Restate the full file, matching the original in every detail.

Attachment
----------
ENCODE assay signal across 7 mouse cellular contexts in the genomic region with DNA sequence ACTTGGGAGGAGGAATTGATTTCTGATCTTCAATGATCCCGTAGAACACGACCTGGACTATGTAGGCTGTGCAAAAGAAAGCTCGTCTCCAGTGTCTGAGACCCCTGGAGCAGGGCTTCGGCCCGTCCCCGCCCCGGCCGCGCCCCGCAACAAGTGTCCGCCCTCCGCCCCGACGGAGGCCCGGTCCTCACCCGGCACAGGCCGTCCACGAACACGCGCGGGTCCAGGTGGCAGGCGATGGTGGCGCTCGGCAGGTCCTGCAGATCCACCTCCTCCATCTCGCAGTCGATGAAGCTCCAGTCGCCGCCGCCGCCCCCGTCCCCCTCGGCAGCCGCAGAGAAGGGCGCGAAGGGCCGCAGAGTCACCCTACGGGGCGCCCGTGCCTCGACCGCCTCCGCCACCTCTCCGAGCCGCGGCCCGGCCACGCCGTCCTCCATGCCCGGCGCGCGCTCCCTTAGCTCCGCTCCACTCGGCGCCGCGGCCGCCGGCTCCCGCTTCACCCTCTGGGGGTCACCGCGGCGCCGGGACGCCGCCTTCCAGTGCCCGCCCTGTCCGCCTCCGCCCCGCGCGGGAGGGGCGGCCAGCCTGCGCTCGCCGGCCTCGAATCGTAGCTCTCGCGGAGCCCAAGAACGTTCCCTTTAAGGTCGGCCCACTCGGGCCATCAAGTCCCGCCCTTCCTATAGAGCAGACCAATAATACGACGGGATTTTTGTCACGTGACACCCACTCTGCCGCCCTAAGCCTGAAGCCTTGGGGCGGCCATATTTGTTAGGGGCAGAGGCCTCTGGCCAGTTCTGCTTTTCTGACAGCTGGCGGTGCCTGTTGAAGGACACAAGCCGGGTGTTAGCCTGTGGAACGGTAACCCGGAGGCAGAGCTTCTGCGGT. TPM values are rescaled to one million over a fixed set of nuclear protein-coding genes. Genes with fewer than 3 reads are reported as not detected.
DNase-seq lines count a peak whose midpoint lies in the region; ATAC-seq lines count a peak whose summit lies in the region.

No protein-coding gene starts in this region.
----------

ENCODE assay signal across 7 mouse cellular contexts in the genomic region with DNA sequence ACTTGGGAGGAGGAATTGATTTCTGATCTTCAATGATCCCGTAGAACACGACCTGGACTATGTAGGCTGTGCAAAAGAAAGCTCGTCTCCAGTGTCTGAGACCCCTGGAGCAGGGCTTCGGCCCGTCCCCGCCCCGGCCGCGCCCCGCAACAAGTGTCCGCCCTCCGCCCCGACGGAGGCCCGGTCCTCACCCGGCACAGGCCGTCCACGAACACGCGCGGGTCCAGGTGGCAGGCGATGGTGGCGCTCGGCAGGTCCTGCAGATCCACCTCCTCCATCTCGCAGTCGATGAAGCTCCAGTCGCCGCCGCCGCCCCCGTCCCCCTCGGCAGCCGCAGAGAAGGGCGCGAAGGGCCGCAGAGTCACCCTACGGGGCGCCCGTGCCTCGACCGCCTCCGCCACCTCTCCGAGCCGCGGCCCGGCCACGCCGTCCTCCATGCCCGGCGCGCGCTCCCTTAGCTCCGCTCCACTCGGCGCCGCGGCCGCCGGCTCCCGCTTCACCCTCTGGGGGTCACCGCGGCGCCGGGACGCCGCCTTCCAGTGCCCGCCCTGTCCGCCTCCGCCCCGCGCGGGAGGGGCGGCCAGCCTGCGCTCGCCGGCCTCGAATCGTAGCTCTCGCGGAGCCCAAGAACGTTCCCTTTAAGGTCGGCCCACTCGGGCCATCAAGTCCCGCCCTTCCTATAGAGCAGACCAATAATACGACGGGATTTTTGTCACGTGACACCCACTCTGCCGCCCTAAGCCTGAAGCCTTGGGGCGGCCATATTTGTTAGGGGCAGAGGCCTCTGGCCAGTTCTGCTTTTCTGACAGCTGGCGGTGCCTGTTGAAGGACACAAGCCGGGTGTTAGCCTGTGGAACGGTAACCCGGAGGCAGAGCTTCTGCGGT. TPM values are rescaled to one million over a fixed set of nuclear protein-coding genes. Genes with fewer than 3 reads are reported as not detected.
DNase-seq lines count a peak whose midpoint lies in the region; ATAC-seq lines count a peak whose summit lies in the region.

No protein-coding gene starts in this region.